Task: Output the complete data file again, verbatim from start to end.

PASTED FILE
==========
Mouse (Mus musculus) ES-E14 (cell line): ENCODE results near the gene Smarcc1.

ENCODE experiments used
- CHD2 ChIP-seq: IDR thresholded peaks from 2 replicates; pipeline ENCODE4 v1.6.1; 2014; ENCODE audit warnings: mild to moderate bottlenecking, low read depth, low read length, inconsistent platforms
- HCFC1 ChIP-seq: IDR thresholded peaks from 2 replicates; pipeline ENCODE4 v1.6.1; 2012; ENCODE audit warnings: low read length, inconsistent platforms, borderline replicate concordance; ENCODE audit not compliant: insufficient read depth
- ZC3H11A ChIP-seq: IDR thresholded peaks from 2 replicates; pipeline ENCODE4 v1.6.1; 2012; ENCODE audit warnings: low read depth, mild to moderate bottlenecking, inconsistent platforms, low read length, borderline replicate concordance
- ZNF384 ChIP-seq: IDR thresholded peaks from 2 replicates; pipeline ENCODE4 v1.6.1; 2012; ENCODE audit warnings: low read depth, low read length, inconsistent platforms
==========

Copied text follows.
Mouse (Mus musculus) ES-E14 (cell line): ENCODE results near the gene Smarcc1.

ENCODE experiments used
- CHD2 ChIP-seq: IDR thresholded peaks from 2 replicates; pipeline ENCODE4 v1.6.1; 2014; ENCODE audit warnings: mild to moderate bottlenecking, low read depth, low read length, inconsistent platforms
- HCFC1 ChIP-seq: IDR thresholded peaks from 2 replicates; pipeline ENCODE4 v1.6.1; 2012; ENCODE audit warnings: low read length, inconsistent platforms, borderline replicate concordance; ENCODE audit not compliant: insufficient read depth
- ZC3H11A ChIP-seq: IDR thresholded peaks from 2 replicates; pipeline ENCODE4 v1.6.1; 2012; ENCODE audit warnings: low read depth, mild to moderate bottlenecking, inconsistent platforms, low read length, borderline replicate concordance
- ZNF384 ChIP-seq: IDR thresholded peaks from 2 replicates; pipeline ENCODE4 v1.6.1; 2012; ENCODE audit warnings: low read depth, low read length, inconsistent platforms